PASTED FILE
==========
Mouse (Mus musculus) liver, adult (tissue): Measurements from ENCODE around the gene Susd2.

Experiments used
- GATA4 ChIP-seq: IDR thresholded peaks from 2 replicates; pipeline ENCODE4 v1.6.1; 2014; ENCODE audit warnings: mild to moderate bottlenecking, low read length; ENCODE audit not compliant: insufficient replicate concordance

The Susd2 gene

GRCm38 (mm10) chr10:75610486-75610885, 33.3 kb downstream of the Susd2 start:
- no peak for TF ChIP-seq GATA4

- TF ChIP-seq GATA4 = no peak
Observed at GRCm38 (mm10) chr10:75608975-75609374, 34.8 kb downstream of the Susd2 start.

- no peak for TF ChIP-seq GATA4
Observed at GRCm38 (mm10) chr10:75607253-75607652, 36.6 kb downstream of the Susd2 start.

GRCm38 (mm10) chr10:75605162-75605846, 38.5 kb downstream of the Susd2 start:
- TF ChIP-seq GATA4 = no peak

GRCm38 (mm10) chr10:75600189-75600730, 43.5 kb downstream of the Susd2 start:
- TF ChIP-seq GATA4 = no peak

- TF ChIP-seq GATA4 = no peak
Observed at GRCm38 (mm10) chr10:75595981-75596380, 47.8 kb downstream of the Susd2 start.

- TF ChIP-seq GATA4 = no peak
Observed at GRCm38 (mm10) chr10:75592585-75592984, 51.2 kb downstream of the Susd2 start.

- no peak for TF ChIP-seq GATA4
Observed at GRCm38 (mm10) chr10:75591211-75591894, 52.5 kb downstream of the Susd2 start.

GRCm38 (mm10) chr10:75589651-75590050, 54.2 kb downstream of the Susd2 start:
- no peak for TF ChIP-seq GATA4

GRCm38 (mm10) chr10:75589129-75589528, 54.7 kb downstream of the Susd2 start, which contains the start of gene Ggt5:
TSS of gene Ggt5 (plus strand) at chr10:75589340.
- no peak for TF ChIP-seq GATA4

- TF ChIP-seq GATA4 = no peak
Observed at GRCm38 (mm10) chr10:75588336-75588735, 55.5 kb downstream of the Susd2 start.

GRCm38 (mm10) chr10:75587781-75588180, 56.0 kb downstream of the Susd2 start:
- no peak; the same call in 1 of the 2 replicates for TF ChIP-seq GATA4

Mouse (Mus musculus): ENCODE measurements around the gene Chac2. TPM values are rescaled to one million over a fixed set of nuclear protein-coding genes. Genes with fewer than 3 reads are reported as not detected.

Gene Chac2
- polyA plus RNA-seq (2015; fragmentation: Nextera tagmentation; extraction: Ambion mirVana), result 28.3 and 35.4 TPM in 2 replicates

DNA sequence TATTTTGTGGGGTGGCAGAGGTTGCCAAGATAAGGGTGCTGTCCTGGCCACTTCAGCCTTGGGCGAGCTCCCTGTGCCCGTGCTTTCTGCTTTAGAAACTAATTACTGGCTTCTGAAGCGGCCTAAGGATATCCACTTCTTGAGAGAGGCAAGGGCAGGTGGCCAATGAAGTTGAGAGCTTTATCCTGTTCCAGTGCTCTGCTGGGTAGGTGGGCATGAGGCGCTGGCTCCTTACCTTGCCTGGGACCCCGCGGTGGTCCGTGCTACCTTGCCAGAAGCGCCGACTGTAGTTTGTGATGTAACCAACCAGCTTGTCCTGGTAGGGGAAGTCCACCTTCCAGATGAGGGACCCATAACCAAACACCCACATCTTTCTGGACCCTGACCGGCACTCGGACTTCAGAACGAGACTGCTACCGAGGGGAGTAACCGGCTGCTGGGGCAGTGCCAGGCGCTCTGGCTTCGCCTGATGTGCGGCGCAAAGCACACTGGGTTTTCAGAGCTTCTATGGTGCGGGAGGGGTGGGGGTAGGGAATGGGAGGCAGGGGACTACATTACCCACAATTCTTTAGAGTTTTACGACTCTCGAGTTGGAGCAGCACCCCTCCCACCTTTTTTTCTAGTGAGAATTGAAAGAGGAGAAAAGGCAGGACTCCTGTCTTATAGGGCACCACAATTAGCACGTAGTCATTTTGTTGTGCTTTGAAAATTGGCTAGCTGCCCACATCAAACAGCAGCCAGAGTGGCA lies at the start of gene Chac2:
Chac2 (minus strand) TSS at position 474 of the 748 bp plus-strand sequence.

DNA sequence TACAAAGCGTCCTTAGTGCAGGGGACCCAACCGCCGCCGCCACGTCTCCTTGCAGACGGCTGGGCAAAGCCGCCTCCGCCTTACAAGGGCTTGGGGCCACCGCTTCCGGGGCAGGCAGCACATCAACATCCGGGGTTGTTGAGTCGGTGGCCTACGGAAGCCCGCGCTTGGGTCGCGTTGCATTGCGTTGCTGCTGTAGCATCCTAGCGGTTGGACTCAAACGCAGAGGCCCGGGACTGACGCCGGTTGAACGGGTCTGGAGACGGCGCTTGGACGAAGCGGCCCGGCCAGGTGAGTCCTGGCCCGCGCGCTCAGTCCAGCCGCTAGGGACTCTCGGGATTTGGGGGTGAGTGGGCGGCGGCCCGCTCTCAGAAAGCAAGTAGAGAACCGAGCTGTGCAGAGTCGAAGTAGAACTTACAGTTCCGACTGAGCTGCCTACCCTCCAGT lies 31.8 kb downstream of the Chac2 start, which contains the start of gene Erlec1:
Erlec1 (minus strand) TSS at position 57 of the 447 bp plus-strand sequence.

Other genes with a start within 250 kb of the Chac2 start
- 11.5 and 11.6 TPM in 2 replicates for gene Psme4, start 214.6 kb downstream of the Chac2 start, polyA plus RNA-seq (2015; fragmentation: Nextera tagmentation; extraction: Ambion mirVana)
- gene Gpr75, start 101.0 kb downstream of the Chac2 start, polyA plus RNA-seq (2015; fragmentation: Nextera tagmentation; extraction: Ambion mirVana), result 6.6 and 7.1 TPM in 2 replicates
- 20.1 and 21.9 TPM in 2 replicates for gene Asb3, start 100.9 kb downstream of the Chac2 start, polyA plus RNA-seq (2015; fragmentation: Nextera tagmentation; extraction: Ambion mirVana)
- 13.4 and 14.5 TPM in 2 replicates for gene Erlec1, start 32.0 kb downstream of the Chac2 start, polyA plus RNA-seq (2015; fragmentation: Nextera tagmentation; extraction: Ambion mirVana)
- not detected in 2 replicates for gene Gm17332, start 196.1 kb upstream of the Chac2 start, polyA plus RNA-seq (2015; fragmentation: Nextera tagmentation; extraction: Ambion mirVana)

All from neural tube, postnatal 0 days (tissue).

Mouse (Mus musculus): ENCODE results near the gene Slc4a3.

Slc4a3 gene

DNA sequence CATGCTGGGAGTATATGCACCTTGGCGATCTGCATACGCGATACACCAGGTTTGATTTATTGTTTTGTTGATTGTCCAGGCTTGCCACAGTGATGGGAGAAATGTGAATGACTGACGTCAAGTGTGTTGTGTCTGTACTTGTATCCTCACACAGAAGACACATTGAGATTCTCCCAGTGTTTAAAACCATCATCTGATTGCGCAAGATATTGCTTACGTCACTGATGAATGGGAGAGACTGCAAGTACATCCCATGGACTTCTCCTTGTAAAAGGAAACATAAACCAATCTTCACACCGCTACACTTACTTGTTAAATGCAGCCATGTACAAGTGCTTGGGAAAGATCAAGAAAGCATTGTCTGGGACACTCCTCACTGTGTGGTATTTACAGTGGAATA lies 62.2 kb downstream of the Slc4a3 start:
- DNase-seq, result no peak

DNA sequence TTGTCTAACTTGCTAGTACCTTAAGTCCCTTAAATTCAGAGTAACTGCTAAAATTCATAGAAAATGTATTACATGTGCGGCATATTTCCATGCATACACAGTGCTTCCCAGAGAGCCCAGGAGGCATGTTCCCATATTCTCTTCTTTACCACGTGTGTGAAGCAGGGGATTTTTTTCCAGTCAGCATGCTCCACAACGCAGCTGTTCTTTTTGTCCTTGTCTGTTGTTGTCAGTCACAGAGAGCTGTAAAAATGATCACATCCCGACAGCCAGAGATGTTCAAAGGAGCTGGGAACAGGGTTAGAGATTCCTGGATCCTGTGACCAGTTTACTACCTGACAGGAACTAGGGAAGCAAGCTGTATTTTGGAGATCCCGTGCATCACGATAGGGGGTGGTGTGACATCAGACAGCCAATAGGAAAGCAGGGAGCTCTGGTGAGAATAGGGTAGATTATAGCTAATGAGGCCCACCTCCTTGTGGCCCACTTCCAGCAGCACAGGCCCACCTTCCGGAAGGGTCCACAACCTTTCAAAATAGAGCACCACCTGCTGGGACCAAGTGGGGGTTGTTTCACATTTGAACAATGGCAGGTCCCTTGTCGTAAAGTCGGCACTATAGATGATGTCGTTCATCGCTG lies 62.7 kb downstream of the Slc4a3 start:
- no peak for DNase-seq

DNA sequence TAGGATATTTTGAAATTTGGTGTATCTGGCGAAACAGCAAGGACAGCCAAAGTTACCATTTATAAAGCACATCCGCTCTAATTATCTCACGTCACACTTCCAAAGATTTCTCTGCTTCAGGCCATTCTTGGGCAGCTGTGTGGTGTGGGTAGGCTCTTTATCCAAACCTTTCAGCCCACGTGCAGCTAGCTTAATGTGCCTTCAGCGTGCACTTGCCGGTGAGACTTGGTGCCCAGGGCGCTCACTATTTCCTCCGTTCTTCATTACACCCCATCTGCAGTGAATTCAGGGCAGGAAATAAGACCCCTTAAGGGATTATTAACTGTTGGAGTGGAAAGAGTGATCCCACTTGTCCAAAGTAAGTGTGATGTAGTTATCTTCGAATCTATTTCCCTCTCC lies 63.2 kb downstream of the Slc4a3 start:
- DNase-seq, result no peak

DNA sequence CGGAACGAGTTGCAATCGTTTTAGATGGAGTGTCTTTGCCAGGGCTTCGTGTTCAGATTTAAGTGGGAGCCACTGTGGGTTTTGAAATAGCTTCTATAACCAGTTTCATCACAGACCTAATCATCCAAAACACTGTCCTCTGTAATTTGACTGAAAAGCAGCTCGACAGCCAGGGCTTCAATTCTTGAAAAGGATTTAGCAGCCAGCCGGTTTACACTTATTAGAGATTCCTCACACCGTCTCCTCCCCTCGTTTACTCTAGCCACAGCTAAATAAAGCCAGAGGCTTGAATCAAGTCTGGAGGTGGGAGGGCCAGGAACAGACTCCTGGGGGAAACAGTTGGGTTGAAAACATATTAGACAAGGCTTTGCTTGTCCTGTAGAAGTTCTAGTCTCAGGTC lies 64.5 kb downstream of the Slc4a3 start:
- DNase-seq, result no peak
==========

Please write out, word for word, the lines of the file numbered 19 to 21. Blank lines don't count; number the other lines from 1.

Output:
- no peak for TF ChIP-seq GATA4
Observed at GRCm38 (mm10) chr10:75591211-75591894, 52.5 kb downstream of the Susd2 start.

GRCm38 (mm10) chr10:75589651-75590050, 54.2 kb downstream of the Susd2 start: